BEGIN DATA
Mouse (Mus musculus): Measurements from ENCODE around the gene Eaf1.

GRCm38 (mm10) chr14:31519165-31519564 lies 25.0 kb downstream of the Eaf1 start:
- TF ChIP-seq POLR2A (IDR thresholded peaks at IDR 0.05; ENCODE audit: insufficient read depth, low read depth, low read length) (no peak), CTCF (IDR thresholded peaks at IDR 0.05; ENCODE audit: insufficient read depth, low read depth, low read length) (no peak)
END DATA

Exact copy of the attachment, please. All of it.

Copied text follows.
Mouse (Mus musculus): Measurements from ENCODE around the gene Eaf1.

GRCm38 (mm10) chr14:31519165-31519564 lies 25.0 kb downstream of the Eaf1 start:
- TF ChIP-seq POLR2A (IDR thresholded peaks at IDR 0.05; ENCODE audit: insufficient read depth, low read depth, low read length) (no peak), CTCF (IDR thresholded peaks at IDR 0.05; ENCODE audit: insufficient read depth, low read depth, low read length) (no peak)